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a) What happens as you take repeated square roots, starting with 8?
b) What does the answer approach as you take more and more square roots?
c) Would the answer be the same if you started with any number? Explain your answer.
Plz give detailed answers to this ques in parts and explain them all tyvm guys and plz give the answer asap

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How many times have you computed repeatedly the square roots, starting from $8$? I suggest you should do it at least 4-5 times. You can find some calculator program on the net if your computer misses it. Please, experience it yourself, ASAP! –  Berci Feb 21 '13 at 11:35
Would you like fries with that sir? –  Thomas Feb 21 '13 at 11:35
Plz? ques? tyvm? We prefer people to write like grownups on this website. –  Gerry Myerson Feb 21 '13 at 11:41
@Abhishek: The intention of this site is to help people with maths, rather than answer their homework questions for them. Please pay attention to Berci's comment. –  Tara B Feb 21 '13 at 11:49
Please don't make your post unintelligible after receiving answers. –  Martin Feb 24 '13 at 2:16

2 Answers 2

up vote 5 down vote accepted

When you take the $\sqrt{8}$ you get $2\cdot \sqrt{2}$, taking again the square root gives you $\sqrt{2} \cdot \sqrt{\sqrt{2}}$.

Here are some numerical values for that: \begin{array}{c} 8\\ 2.82843 \\ 1.68179 \\ 1.29684 \\ 1.13879 \\ 1.06714 \\ 1.03302 \\ 1.01638 \\ 1.00816 \\ 1.00407 \\ 1.00203 \\ \end{array}

If you make that often enough, the sequence will converge to $1$.

The answer is the same if you start with any number $> 0$, for $0$ you always have $0$.

An easier way is maybe that for $x>4$ we know $$\sqrt{x}\leq \frac{x}{2},$$ And we know that for $x\leq \frac{1}{4}$ $$\sqrt{x} \geq 2\cdot x$$ So it is enough if we check the behaviour in $(\frac{1}{4},4)$, as the square root is monotone, this one works if we only check it for $\frac{1}{4}$ and for $4$

If you like it more formal, here is another solution. The square root is a contraction, that means if you take any $x_0$ and let $x_{i+1}=\sqrt{x_i}$, than $$|x_{i+1}-x_i| < |x_i-x_{i-1}|,$$

to say it in words, the difference between those values, always get smaller. There is a theorem called Banach Fixpoint-Theorem, which says, when a function is a contraction on a closed subset $M$ of $\mathbb{R}$, and $f:M \rightarrow M$ then there is exactly one point which satisfies $f(x)=x$ as you know that $\sqrt{1}=1$ it will be that one.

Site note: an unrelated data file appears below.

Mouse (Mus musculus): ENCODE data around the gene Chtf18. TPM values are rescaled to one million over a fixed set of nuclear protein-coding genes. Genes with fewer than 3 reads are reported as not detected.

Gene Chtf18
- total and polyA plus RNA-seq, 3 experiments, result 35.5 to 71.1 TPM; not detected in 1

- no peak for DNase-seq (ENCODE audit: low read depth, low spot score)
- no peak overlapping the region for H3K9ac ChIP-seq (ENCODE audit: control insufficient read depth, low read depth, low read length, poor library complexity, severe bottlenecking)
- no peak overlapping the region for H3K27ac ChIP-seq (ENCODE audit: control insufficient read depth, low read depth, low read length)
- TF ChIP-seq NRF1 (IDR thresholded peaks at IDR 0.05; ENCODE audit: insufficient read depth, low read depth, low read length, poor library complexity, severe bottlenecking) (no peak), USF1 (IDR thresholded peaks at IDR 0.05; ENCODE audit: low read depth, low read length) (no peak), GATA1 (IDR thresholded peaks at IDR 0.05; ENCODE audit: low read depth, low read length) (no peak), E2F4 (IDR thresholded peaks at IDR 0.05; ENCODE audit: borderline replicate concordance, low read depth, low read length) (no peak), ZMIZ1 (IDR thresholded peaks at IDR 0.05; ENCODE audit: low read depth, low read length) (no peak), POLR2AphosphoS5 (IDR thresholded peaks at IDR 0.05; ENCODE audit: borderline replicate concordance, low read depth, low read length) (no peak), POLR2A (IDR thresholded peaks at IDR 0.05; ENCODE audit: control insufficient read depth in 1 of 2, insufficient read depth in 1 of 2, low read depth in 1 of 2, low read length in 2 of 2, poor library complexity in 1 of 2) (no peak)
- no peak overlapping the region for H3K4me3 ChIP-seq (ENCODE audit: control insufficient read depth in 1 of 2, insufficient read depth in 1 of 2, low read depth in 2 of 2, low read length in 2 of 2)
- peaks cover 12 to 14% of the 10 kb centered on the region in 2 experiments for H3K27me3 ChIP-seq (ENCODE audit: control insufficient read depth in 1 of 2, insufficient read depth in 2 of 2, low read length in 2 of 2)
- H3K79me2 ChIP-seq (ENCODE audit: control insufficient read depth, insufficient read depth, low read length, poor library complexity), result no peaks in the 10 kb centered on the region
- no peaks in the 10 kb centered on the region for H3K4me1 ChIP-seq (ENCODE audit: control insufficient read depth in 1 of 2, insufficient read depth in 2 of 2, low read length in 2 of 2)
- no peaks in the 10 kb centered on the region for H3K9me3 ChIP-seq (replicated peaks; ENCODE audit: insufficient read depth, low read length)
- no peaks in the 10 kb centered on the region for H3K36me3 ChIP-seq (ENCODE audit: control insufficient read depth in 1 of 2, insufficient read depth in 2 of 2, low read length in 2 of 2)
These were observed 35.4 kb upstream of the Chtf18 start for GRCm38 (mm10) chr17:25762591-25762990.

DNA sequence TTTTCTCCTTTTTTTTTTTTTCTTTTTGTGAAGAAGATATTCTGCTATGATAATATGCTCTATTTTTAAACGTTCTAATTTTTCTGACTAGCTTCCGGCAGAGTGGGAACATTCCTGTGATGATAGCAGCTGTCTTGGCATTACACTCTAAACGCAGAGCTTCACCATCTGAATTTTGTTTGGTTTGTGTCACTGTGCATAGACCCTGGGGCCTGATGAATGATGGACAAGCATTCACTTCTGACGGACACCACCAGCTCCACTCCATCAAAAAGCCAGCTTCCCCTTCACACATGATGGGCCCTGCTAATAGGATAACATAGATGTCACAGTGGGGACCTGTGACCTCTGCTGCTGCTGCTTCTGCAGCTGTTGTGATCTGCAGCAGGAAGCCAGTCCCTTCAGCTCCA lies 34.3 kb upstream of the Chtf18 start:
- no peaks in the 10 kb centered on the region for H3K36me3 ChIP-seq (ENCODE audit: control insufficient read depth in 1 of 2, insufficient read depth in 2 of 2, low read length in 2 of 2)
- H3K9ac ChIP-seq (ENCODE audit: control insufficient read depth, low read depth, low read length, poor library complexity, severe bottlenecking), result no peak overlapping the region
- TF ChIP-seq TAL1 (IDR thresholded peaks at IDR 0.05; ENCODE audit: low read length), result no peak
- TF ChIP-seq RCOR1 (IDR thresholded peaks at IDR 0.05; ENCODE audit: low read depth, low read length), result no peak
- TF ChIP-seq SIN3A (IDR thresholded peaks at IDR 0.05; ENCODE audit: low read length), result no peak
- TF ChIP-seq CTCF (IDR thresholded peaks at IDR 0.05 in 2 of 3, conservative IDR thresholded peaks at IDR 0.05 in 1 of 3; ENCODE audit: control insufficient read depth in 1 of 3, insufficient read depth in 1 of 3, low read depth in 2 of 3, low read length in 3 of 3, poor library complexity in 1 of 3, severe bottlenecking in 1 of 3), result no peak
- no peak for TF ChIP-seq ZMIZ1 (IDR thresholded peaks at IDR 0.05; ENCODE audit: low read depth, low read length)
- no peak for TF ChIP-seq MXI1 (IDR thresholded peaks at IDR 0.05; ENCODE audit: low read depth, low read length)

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In fact, if you work on the complex plane, it works for any nonzero complex number (even negative reals). –  Thomas Feb 21 '13 at 11:40
This answers the questions, except for the bit about "explain". –  Gerry Myerson Feb 21 '13 at 11:42
This is a sequence, not a series. –  mrf Feb 21 '13 at 11:46
Yes, but 1) the inequality is just an unsupported assertion, and 2) Banach seems like overkill. –  Gerry Myerson Feb 21 '13 at 11:50
+1 just for the fact that you took some of your time to answer a question formulated like that. –  Djaian Feb 21 '13 at 12:15

I did it asap given that I've just seen your question...

Here is an informal approach, first. Your sequence is defined recursively. A picture is worth a thousand words.

Plot $f(x)=\sqrt{x}$ on $[0,+\infty)$, together with $g(x)=x$.

You'll see that there are two intersections at $0$ and $1$, of course. On $(1,+\infty)$, $f$ is below $g$. On $(0,1)$, $f$ is above $g$.

Start with any $x_0$ in $(1,+\infty)$, like $8$.

Then move up to the graph of $f$. You're at the point $(x_0,\sqrt{x_0})$.

Move left to the graph of $g$. This is now the point $(\sqrt{x_0},\sqrt{x_0})$.

Move down to the graph of $f$. Here is $(\sqrt{x_0},\sqrt{\sqrt{x_0}})$.

Mover left to the graph of $g$....

Continue these steps repeatedly.

You'll see that the first coordinate, which is your sequence $$ x_n=f^n(x_0)=\sqrt{\sqrt{\ldots\sqrt{x_0}}} $$ is decreasing and converges to $1$.

Note that if you start with $x_0\in(0,1)$, then $x_n$ is increasing and converges to $1$.

If you start with $x_0=0$ or $1$, the sequence is constant.

Of course, once you get the idea, the formal proof is very easy.

Prove that if $x_0\in(1,+\infty)$, $x_n=f(x_{n-1})$ remains in $(1,+\infty)$ for all $n$, is decreasing, and bounded below by $1$. This follows from an easy study of $f$ and some induction.

Then it must converge to a fixed point of $f$ which is $\geq 1$. So this has to be $1$.

Then treat the case $x_0\in(0,1)$ in a simmmilar fashion, except that now the sequence is increasing and bounded above by $1$.

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ty guys i just needed to understand the question more properly really appreciate it! Now i can answer my questions in assignment more easily :) –  Abhishek Sehgal Feb 24 '13 at 1:50

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